Between 1942 and 1946, nearly half a million enemy prisoners of war—over 425,000 German, 50,000 Italian, and 5,000 Japanese—found their way to one of 511 detention camps across the country. An estimated 12,000-15,000 of these wartime captives landed in Indiana, where they would live and work at one of nine POW camps across the state. What did Hoosiers think of these uninvited guests? How should they be treated? Did they pose a security threat? The domestic presence of a captive foreign enemy during wartime would seem to have provoked a strong abhorrence, perhaps even violent propensities, from their captors. After all, these prisoners had been responsible for the deaths of thousands of American soldiers abroad—the sons, brothers, uncles, nephews, and cousins of countless Hoosier families. Yet the historical record tells a different story.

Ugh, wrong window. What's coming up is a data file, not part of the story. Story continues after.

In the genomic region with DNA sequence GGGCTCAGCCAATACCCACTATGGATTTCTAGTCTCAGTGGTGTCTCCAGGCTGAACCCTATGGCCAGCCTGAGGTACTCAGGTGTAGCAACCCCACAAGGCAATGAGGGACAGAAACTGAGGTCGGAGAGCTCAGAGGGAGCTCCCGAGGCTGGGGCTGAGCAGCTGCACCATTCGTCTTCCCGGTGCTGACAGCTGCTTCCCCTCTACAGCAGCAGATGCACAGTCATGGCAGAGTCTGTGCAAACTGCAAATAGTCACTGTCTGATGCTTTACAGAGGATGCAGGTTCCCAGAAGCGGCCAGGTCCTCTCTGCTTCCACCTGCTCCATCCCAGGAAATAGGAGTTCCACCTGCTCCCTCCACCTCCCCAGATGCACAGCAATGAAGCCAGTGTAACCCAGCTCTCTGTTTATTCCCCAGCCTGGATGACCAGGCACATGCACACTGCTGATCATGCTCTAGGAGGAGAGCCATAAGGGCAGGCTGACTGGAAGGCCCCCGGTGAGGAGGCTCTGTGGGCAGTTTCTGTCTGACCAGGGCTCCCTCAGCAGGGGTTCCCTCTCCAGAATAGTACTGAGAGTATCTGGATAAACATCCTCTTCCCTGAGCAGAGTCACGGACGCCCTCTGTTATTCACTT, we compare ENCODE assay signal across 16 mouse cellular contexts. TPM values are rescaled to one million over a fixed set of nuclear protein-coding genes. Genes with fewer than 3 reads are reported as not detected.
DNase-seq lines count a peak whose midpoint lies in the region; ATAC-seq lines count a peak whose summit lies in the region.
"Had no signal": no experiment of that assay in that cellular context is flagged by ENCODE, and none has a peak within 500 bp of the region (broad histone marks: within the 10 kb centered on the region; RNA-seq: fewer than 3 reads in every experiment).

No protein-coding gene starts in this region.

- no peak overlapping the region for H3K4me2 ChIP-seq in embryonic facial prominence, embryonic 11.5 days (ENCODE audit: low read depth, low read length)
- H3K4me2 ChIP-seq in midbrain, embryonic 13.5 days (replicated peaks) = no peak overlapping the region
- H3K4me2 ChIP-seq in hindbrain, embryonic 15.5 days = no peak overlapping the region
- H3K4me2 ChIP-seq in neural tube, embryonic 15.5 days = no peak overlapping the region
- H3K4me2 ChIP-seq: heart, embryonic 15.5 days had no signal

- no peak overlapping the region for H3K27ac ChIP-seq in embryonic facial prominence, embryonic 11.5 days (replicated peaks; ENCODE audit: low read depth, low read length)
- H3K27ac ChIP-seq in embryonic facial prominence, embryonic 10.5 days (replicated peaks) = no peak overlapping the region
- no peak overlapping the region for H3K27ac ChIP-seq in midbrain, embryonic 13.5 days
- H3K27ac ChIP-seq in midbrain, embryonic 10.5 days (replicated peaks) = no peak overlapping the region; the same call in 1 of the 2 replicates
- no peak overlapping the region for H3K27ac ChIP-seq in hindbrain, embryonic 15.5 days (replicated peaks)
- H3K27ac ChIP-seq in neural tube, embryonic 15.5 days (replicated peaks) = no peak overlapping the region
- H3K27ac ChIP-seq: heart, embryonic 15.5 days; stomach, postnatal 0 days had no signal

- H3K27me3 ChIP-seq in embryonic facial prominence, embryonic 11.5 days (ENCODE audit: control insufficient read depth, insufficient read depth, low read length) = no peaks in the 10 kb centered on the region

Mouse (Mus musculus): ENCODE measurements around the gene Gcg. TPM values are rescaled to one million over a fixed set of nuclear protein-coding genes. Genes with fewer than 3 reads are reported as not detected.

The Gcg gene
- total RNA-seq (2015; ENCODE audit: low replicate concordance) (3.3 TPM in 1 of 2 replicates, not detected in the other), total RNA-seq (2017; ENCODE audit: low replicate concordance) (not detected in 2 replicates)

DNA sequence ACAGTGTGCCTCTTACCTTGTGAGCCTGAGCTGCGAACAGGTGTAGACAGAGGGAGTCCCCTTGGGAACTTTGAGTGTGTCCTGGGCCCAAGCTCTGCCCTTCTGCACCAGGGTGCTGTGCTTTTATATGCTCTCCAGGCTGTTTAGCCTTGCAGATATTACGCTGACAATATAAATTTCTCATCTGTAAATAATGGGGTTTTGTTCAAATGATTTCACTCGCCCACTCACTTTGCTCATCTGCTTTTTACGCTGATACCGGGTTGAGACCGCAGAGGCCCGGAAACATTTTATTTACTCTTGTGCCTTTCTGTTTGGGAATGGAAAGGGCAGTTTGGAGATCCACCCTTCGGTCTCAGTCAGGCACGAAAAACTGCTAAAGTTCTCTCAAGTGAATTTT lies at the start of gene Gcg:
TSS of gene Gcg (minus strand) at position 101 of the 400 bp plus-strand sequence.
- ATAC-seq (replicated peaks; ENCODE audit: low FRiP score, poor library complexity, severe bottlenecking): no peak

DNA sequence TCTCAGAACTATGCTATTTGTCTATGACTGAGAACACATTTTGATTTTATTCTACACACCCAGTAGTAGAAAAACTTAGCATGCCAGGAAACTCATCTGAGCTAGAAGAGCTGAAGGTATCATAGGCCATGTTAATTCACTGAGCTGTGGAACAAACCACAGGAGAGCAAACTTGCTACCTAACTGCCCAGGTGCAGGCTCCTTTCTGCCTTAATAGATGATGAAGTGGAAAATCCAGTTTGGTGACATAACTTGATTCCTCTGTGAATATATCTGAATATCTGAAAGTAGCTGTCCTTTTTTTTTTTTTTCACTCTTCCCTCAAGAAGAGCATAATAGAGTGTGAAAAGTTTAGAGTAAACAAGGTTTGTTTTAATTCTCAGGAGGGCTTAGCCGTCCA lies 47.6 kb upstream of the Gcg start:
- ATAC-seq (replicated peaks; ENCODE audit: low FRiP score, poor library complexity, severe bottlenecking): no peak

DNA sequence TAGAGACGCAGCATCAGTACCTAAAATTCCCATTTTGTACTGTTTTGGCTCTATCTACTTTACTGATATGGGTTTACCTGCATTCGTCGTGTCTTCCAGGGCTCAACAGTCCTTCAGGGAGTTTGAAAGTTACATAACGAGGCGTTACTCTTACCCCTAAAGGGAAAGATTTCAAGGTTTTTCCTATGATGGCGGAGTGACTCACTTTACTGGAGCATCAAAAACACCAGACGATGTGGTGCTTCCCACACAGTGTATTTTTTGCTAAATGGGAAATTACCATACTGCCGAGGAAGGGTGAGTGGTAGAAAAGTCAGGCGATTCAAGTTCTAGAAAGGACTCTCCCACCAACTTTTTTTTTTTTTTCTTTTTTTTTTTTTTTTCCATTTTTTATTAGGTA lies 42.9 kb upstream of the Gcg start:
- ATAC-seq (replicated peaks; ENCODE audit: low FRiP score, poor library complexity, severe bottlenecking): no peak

"Eden for Enemy Prisoners": The Role of International Humanitarian Law in Indiana During World War II